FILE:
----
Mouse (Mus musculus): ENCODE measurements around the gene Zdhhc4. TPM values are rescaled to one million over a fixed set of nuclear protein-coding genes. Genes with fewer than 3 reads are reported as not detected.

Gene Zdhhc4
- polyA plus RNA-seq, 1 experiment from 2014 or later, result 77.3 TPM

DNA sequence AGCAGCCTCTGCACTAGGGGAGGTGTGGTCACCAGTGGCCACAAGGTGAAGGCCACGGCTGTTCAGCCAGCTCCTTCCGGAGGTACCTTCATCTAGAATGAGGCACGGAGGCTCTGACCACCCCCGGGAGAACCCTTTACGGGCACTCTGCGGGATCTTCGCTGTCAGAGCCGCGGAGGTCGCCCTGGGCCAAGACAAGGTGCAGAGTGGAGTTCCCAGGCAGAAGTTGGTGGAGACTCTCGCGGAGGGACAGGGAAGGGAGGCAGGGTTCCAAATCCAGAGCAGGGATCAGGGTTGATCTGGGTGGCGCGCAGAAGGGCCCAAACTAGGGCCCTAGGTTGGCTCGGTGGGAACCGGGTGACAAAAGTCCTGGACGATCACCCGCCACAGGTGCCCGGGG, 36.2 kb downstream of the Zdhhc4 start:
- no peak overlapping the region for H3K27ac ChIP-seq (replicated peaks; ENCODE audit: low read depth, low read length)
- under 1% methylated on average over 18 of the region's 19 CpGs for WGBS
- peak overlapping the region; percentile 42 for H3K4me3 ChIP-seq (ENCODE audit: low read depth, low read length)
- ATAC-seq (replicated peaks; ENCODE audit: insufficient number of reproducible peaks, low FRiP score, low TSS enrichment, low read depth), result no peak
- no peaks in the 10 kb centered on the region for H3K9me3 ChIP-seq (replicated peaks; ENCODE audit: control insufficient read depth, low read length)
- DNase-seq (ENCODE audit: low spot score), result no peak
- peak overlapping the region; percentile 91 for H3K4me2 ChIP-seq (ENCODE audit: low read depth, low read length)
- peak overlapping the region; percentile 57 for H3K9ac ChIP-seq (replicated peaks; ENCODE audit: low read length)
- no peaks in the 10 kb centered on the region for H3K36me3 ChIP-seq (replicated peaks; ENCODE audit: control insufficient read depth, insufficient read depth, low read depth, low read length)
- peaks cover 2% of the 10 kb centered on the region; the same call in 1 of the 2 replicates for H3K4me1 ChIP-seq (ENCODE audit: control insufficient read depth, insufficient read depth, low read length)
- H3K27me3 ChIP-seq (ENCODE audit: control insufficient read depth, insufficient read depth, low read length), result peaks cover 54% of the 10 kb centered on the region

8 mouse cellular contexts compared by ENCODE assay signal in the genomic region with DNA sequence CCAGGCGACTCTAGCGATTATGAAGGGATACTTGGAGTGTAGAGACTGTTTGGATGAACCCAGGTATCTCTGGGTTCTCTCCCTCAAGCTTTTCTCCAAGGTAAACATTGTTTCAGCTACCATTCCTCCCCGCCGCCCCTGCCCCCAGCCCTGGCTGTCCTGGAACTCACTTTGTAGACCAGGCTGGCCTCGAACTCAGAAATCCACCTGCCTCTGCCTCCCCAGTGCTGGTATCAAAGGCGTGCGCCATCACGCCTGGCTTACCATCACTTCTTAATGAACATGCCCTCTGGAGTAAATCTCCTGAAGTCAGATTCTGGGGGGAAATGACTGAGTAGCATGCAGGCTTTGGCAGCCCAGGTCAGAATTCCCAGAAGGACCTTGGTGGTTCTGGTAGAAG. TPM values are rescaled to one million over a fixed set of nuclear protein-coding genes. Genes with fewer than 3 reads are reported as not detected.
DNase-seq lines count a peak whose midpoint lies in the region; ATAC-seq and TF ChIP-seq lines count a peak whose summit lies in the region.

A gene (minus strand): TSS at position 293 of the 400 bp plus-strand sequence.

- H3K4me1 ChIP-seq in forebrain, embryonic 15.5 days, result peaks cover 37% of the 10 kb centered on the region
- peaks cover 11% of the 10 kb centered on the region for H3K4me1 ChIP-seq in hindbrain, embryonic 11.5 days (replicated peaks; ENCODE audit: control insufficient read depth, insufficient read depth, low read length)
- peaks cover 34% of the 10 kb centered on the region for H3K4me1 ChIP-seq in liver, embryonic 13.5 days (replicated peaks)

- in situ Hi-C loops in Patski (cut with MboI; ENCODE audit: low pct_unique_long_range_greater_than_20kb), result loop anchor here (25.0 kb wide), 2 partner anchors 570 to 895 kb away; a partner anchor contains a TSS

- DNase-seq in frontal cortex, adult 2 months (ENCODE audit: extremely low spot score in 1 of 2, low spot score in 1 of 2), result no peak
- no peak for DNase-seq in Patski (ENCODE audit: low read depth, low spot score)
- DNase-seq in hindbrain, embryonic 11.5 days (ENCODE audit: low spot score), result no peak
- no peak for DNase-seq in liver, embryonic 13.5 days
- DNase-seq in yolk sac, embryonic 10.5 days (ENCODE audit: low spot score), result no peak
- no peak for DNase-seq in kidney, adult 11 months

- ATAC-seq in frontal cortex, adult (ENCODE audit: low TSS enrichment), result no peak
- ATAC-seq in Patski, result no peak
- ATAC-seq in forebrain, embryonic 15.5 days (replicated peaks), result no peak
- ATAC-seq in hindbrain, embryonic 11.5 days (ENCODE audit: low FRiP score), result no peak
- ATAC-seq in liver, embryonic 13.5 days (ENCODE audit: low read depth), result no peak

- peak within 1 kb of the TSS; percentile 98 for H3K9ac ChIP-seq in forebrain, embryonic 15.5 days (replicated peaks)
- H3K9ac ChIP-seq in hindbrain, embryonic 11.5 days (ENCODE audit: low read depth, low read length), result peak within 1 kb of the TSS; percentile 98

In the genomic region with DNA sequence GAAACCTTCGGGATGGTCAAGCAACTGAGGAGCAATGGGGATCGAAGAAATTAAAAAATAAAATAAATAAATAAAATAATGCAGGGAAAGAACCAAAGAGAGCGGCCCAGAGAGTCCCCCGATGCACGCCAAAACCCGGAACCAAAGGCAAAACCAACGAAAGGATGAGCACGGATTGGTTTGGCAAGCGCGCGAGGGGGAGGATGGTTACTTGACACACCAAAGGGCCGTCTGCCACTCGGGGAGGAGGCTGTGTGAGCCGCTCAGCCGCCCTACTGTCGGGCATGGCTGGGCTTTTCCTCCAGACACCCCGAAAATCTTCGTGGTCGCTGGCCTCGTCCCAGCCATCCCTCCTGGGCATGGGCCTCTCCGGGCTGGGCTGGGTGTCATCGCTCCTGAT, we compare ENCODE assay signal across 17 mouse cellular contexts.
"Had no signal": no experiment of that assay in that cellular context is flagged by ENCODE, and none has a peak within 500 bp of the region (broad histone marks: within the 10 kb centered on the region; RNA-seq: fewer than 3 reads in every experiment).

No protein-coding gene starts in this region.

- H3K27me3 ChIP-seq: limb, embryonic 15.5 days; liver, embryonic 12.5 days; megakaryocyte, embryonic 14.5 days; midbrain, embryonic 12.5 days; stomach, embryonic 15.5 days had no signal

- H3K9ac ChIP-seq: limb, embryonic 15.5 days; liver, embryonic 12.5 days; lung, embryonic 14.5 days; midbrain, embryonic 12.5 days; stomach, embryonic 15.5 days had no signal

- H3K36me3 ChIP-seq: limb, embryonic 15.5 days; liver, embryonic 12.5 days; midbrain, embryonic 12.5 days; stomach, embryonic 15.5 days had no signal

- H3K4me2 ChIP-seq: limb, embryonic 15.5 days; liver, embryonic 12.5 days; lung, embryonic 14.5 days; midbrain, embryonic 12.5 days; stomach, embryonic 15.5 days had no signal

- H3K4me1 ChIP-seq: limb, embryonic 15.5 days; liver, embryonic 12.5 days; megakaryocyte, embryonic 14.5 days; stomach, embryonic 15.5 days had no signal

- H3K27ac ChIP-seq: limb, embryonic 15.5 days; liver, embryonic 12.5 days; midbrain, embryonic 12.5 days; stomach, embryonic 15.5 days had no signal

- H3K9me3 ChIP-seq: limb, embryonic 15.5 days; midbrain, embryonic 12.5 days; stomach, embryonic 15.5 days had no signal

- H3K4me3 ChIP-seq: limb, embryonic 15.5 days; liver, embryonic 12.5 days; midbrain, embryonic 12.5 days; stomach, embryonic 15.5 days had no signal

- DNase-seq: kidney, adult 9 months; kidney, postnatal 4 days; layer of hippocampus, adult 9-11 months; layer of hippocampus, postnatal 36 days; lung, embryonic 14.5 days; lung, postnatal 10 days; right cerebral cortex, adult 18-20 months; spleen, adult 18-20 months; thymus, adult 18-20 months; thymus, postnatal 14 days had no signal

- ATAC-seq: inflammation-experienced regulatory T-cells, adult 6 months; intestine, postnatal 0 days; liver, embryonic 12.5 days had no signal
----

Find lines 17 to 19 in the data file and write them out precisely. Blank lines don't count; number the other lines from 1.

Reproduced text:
DNase-seq lines count a peak whose midpoint lies in the region; ATAC-seq and TF ChIP-seq lines count a peak whose summit lies in the region.

A gene (minus strand): TSS at position 293 of the 400 bp plus-strand sequence.

- H3K4me1 ChIP-seq in forebrain, embryonic 15.5 days, result peaks cover 37% of the 10 kb centered on the region